Now in verses 16–17 Paul turns to the temple image—you didn’t think I was going to get there, did you?! “16 Don’t you know that you yourselves are God’s temple and that God’s Spirit dwells in your midst? 17 If anyone destroys God’s temple, God will destroy that person; for God’s temple is sacred, and you together are that temple.” We are God’s temple—by Christ’s work we have been devoted to the worship of God—by Christ’s work we are now the dwelling place of God. And this is true not only individually but corporately—we have a plural “you” here. And because we together comprise God’s temple, we should be concerned for one another, not envious of one another; not quarreling with one another. Because God’s Spirit dwells in our midst, we as God’s temple—as God’s field—as God’s building—should reflect that reality by teaching a proper understanding of Jesus Christ—orthodoxy; by caring for one another in tangible ways—orthopraxy; by rejoicing with those who rejoice and weeping with those who weep—orthopathy. This is how we can fulfill our call to be human as God intended. This is how we can fulfill our call to be human as Jesus demonstrated. This is how we can fulfill our call to be human by God’s indwelling Holy Spirit in our lives.
Our shared reality as the temple of God is so important that we are told in verse 17 that “17 If anyone destroys God’s temple, God will destroy that person; for God’s temple is sacred, and you together are that temple.” This is how important it is not only that we believe the right things but also that we live the right way with one another and care for each other. When we don’t believe, live, and feel rightly, we dishonor ourselves; we dishonor each other; we dishonor God. We are in danger of destroying the temple God has built
Paul tells us that we need to be careful not to deceive ourselves (verse 18). He comes full circle in emphasizing again that we should seek to be “wise” not by the standards of this age—by the things our culture values—by envy of accomplishments, by quarreling with one another about who is better or more important. We should be foolish with regard to worldly things but wise in things that pertain to God. We should remember the truth of ourlives— =that all things are ours (verse 21)—“22 whether Paul or Apollos or Cephas or the world or life or death or the present or the future—all are [ours], 23 and [we] are of Christ, and Christ is of God.”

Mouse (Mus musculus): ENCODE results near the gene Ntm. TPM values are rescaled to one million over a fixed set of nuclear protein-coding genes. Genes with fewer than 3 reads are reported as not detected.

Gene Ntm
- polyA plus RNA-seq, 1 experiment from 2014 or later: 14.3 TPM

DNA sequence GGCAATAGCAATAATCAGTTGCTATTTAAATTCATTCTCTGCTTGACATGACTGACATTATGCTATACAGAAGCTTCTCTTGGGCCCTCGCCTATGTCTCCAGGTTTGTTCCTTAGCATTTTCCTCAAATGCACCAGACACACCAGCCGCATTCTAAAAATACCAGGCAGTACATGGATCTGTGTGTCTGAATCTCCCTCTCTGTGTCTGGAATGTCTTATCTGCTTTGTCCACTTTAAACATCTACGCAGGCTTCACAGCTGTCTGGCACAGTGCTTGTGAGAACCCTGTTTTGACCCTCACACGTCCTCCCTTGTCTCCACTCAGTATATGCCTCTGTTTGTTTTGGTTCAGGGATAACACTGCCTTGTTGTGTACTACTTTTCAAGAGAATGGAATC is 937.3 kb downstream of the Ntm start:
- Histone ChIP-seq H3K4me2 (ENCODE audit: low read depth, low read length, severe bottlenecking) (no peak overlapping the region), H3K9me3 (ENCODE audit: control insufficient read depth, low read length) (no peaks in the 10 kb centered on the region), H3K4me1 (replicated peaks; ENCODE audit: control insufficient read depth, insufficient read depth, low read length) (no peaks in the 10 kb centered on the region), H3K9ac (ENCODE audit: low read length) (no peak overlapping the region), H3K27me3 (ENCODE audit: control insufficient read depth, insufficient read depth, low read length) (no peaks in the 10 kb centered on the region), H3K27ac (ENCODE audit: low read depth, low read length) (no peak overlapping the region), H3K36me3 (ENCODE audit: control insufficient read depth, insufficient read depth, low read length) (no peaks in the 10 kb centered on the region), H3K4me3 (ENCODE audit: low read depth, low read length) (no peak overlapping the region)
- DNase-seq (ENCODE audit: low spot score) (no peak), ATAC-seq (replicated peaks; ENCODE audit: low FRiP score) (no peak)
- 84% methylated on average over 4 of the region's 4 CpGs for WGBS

In a paper I was once grading—and I regret not remembering who it was for I’d love to give her credit—a student observed that when we sin, we are acting in a manner that is less than human. I love this wonderful theology. It’s an apt conclusion to everything Paul has been saying in our passage this morning for:
To be God’s temple means we are called to study and understand Scripture—to study and understand God and his ways—to embrace a proper orthodoxy.
To be God’s temple means we are called to put into practice the truths we see in Scripture—to develop a proper orthopraxy.
To be God’s temple means we are called to view and make sense of our lives through the eyes of Providence—to learn orthopathy. To challenge feelings that God has abandoned us or that he doesn’t care about us by returning to Scripture and being reminded that he will never leave us or forsake us; that even if we are faithless, he will remain faithful.
To be God’s temple means that we do all of this not in isolation from one another—not individually—but together we help one another to be more like him recognizing that since the time of the Fall, holiness—seeking to become like Christ—is hard work and, sadly, does not come as naturally to us as we would like. We need God’s help and each other’s help.
To be God’s temple means we are called not to be “mere humans” nor “only human” but to be human the way Jesus taught and lived—the way God in Christ intended.
Brothers and sisters, let us pray….